hearuit says', "Gui' God is able'."'
(3) Dainiel's Answer (v. 22. "My
God hats sent his angel." Angels are
Goed's ministerIng spi rits. '"The angel
of the Loird encamipethi rounid abouit
themi that fear hilin, and3( deiver('iethi
thiemi." (i'salms 34 :7.) Miany thin's no
dloubt our' ives arie preser'vid bieeniuse
we are guarded by3 Giod's angels. Not
evenl a sp~arrowv falls to' I le grouind
wvithiout tile Fat her, nd i he' v'ery ii hirs
of our heads arec i numberied, no we
outghit to expect tie mout11hs of' the
iionis to be sh ut aginsl us.
(4I) Diiniel Jtemiove~i Ii romi thle De
(v. 23). Th'i're was no0 mi:anr of hurt
uponi im.i 'Thie i'easonu un s thait '"he
Ibelievedi In lila (Gd.'' Thie sineii r'(n
801n is why thle garois an hiri of
lisa complanin were31 no'' lt eenIi S ingedi.
VI. Doom of Daniei's Accusers (v.
of them13,t and bru'aie :ni i boneioius iiu
iiieues ori :-vIr tiey (enme at the but
toii of thle den3 .''
Daniel's God to Bc Fecared.
Vii. Darius' Decree (vv. 2. 27). i~e
d'cr'eed tha:t ini nli arts tf his kiing
dom13 ineni(' io i nh.peopiles and1( ton'gues
shiouldl i'rembleh and1 fvar' bfloi'e the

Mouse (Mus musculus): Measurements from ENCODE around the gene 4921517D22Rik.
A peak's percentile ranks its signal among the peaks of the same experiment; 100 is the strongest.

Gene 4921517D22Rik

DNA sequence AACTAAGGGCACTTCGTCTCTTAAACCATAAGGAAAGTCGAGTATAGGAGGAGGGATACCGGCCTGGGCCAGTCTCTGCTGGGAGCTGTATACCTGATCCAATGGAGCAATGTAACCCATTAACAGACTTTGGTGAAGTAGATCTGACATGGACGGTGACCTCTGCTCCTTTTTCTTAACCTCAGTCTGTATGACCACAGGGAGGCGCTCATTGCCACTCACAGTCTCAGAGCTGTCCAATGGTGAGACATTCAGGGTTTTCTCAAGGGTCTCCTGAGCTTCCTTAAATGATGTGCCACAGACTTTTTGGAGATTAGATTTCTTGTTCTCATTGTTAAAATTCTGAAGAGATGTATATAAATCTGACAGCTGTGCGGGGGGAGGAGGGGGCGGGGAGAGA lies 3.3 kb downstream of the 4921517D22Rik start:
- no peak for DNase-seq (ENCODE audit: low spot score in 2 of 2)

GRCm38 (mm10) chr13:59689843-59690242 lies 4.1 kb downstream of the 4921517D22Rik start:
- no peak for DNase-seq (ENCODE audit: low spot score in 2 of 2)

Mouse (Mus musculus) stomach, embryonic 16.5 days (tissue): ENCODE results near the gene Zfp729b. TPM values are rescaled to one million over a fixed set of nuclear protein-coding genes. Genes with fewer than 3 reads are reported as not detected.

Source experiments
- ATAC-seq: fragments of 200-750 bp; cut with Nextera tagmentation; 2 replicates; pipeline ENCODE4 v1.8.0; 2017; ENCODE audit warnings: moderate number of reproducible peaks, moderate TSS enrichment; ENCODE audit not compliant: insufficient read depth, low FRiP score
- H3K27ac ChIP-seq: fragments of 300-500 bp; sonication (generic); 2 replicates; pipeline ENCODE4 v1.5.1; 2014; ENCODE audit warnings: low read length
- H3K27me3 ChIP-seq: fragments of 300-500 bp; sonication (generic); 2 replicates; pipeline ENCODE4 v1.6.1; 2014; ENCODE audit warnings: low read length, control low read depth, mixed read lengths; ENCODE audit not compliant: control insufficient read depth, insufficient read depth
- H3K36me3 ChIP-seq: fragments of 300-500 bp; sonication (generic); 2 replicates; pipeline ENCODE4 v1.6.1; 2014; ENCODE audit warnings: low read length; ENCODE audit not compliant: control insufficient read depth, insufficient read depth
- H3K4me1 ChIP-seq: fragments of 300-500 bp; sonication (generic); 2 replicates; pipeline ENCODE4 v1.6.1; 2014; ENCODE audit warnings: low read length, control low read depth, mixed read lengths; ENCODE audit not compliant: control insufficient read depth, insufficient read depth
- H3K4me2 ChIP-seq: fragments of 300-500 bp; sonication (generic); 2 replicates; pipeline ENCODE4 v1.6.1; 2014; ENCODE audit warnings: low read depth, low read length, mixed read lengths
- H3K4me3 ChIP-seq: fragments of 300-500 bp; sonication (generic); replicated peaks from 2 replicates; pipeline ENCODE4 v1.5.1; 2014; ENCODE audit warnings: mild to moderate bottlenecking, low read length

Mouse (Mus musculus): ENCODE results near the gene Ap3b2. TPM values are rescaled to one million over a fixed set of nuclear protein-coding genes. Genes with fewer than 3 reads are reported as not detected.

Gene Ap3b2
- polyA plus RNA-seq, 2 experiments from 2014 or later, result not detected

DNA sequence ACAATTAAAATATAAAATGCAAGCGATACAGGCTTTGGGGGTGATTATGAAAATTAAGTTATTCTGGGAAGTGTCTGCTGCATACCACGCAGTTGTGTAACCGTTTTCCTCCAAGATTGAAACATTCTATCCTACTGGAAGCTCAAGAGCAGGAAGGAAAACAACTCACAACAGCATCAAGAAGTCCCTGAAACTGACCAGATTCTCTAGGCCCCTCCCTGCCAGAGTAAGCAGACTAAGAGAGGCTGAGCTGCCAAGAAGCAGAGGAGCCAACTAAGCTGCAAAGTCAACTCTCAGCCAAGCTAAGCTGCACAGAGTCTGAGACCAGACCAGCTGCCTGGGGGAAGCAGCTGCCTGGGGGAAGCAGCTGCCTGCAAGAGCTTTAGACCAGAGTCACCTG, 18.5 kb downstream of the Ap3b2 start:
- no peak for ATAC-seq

Godl of' I iniih'.
Viii. Daniel's Prosperity (v. 28).
goes igher(' nili highii'i ini the kinig
domii (eveni conititinig Iito the reign of
Cyrius. In all 0our triials and teat Ings
we shiould r'ot he moved, for there is
a r'ighteu ( and 11( just God in henv'en,
and3( nothinig can~ occur' without him.
Maui's schemies sall even ('ontiue to
i raise hiin.
HAVE BEEN SURRENDERED
HIS TROOPS DESERT RANKS
Rebel General Himself Offers to Sur.
render on Conditions-Govern
ment Commands Korniloff's Abject
General Korniloff's robcllion against
Premier Kerensky apparently has
been quelled, like other attempts that
have been made to overthrow the
Itussiati provisional government.
Official reports from Petrograd say
that Korniloff's headquarters has our